Discussion in 'travel and world' started by mwgdrwg, Apr 9, 2018.
Sure thing. I'm still learning and exploring but glad to give suggestions!
There's a great view in the government building, especially at night, and it's free. But I'd recomment the Mori Tower Sky Deck as the best daytime view, costs about a tenner but is well worth it.
Kyoto is the most prominent exception of a major city to avoid bombing in WWII (it was initially one of the targets for the atomic bombs). Relatively little of 'old Kyoto' exists (though far more than in nearly every Japanese city), which is largely due to slowly changing attitudes towards heritage in Japan (Japanese people prefer to live in new apartments as a rule, so 'old' stuff is pulled down). A good example of this can be seen in the re-fashioning of traditional machiya houses into restaurants, cafes and shops.
I agree that Kanazawa is nice, slightly off the beaten path, while still accessible by the shinkansen. One of the great gardens there, a pretty decent modern art museum, and a fantastic fish market. The samurai district is a bit meh, especially if you've been to Kyoto or even the somewhat dull Nara.
Just as a bit of background, I've recently returned from living between Kyoto and Osaka for five years, so I know both pretty well. Kyoto is now rather sadly overwhelmed by tourists all year 'round, though it is still (sort of) possible to avoid the crowds. One of those places like Barcelona or Venice where the locals are getting tired of it all. Osaka is a fine city, nothing remotely aesthetically pleasing about it, the people are notoriously gregarious (for Japan), and the food is the best in the country. Used to have a crazy nightlife, but now has the most right wing mayor who introduced a series of bizarre rules to squeeze the joy out of life (tables on dancefloors by 1am, for example). If you like noise, spacerock, drone, Osaka is the place (home of the Boredoms). Excellent record shops, some good bars (lots of microbreweries in Kansai, so some very good craft beer around). I was always rather fond of Kobe, though that was more to do with a former girlfriend than anything else.
My favourite places ended up being more countryside, which given my city head surprised me. There is a lot of truth in that much of Japan is desperately drab and samey, a boxy hinterland of browns and greys, and a restrictive social stratification that you either accept unquestioningly or rub up against. I did the latter
Without going any further into my eventual dissatisfaction, I can recommend if time permits heading out to the wonders of Tottori (forget the dunes, head for Misasa, Kurayoshi, Yurihama, Daisen, mountains, old towns, countryside, onsen); Kyushu (too many places to mention, but avoid Beppu if planning to go to onsen, it's horribly touristy); Hokkaido - in general - my enduring regret is that I only went twice, love Sapporo, probably my favourite Japanese city, great festivals in both summer and winter, very nearly moved there ...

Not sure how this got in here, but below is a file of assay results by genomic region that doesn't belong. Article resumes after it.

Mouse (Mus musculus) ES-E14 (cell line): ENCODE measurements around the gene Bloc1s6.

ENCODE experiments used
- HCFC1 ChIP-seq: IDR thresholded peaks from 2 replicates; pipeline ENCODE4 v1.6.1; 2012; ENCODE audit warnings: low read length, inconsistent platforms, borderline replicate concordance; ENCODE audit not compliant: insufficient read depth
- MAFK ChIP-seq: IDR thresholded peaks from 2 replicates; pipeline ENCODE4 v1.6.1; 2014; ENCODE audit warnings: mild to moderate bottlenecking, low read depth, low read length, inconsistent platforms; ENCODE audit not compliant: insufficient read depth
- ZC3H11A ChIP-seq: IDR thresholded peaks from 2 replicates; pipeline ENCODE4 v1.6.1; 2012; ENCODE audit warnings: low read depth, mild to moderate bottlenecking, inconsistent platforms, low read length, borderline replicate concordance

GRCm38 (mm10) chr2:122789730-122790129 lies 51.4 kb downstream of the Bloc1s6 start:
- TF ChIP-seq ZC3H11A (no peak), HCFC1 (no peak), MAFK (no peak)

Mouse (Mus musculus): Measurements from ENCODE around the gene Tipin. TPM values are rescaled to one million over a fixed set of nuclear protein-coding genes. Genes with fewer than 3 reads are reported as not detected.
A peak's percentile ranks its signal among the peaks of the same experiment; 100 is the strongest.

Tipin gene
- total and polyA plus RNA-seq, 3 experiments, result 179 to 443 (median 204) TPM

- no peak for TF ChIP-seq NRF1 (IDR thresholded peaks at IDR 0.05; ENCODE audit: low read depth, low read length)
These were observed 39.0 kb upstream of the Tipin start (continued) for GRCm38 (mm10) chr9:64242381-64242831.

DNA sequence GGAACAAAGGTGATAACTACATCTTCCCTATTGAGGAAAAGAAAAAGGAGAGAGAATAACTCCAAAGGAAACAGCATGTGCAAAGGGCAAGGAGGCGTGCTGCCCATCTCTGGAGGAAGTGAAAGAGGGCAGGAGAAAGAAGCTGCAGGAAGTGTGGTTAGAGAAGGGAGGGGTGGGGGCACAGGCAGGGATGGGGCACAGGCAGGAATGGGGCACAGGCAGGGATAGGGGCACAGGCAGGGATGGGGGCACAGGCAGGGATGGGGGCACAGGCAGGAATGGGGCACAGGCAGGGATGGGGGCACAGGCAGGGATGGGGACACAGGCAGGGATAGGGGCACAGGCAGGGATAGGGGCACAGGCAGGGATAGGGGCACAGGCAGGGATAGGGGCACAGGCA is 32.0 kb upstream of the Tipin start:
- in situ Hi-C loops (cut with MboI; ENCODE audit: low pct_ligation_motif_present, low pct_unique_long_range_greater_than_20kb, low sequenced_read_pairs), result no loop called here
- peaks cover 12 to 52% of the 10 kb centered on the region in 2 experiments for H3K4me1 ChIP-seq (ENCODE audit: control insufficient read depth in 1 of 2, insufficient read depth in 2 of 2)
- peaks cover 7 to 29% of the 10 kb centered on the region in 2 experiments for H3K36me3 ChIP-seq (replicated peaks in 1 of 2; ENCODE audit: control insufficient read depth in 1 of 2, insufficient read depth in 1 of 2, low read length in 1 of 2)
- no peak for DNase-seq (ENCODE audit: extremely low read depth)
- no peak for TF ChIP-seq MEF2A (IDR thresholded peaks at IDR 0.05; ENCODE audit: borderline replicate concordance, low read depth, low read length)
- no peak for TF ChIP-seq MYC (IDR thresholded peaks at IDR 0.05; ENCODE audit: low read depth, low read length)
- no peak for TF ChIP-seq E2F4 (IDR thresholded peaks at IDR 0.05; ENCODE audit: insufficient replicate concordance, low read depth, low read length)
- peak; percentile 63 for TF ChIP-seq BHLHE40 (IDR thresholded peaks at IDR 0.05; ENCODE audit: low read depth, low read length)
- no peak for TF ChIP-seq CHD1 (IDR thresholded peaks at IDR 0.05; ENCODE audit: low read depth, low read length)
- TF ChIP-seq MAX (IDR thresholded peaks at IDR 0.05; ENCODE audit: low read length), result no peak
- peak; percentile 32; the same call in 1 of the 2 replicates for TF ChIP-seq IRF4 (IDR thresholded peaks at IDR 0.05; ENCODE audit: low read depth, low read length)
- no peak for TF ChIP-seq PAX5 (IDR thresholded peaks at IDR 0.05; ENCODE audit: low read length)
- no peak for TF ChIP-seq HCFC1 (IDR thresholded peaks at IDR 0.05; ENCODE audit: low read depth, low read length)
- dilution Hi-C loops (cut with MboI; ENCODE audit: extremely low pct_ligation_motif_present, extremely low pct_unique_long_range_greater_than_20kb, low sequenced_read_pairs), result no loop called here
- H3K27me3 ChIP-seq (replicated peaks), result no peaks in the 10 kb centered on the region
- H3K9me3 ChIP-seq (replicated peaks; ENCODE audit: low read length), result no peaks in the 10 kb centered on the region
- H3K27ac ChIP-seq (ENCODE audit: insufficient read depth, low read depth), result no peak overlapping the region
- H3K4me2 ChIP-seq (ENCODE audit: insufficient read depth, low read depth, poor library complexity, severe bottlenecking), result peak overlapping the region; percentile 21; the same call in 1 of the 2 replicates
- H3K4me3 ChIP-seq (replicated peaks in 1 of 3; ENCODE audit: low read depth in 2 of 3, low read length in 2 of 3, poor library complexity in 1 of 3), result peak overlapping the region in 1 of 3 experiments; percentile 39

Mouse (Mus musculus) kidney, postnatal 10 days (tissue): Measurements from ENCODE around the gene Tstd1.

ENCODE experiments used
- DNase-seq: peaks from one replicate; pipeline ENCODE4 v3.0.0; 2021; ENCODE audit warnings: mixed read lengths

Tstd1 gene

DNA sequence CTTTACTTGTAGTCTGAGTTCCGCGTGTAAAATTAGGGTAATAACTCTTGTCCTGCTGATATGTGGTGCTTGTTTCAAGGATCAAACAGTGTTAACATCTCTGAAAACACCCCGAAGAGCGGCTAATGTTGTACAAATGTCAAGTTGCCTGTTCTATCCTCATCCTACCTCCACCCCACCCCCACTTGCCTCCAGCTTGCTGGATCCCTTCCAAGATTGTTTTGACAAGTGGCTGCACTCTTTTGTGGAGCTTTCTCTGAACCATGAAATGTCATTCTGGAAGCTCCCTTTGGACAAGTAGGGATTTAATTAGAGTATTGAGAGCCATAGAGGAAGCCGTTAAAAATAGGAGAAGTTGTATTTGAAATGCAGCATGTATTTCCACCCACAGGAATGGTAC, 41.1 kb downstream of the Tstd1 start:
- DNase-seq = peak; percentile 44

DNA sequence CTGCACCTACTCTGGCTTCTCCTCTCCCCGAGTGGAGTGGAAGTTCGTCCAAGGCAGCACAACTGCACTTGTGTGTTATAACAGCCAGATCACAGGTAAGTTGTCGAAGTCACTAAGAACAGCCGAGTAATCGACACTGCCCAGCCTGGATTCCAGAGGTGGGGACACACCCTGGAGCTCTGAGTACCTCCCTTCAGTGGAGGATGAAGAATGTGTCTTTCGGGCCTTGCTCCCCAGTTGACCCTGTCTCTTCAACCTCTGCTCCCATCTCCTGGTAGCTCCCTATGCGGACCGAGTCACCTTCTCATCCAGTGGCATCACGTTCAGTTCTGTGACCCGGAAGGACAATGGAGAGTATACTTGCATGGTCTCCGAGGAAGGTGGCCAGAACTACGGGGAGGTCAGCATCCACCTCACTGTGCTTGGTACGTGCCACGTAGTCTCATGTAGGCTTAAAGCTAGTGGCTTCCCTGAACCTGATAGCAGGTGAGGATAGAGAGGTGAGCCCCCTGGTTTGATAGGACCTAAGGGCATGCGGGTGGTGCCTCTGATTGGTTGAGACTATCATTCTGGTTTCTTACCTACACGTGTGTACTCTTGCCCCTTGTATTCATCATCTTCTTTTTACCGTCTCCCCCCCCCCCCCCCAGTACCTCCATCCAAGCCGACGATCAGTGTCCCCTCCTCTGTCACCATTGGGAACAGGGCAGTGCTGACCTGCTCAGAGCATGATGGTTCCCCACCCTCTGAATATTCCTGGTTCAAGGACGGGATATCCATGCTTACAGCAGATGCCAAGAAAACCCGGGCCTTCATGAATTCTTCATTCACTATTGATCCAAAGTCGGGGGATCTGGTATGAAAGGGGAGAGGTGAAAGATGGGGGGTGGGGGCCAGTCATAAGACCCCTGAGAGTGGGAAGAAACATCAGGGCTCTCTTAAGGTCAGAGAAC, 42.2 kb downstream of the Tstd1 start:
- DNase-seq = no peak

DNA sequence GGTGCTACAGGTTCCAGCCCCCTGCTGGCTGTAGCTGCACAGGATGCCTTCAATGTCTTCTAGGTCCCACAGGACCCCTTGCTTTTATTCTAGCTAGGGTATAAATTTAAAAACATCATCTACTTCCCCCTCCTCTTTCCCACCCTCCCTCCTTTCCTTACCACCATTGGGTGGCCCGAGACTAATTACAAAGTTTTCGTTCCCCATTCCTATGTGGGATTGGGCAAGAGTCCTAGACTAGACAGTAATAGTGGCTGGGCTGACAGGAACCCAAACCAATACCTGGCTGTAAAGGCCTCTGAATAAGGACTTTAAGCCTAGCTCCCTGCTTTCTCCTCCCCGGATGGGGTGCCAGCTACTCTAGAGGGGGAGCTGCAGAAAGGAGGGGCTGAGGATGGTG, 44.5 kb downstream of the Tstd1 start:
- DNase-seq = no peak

For me the thing with Kyoto is there was just so much heritage that you could find less busy places... Even stuff that would be a major attraction elsewhere could be fairly quiet. But for me a large reason for going to Japan was design and architecture, so obviously it was always going to make me happy.
I also liked Kumamoto, my friend was living there at the time (2015), which was the only reason I went. But nice place... Good food. I think the key historic places there were badly affected by the 2016 earthquake and remain closed though (castle and that samurai residence).
This is certainly true up to a point, but if it's your first time visiting, there are certain 'classics' that are now extremely overcrowded such as Kinkaku-ji, Fushimi-Inari-Taisha, and Ginkaku-ji. Most of the Zen gardens are very un-Zen like, and places like Nishiki Market and most of Gion, where locals live, work and shop, are heaving. Living nearby as I did, the increases in tourists numbers were very visible in the last three years. It's certainly causing problems. That said, leaving Kyoto off your first trip to Japan would be silly, particularly given the huge differences between it and Tokyo. A great contrast which can be similarly achieved (though perhaps not so dramatically), by going to Osaka, which is only half an hour away by train.
I like Kumamoto, easy to incorporate with a trip to Fukuoka (one of my favourite cities in Japan, though perhaps not so amazing for the tourist, but a nice vibe for the foreign resident).
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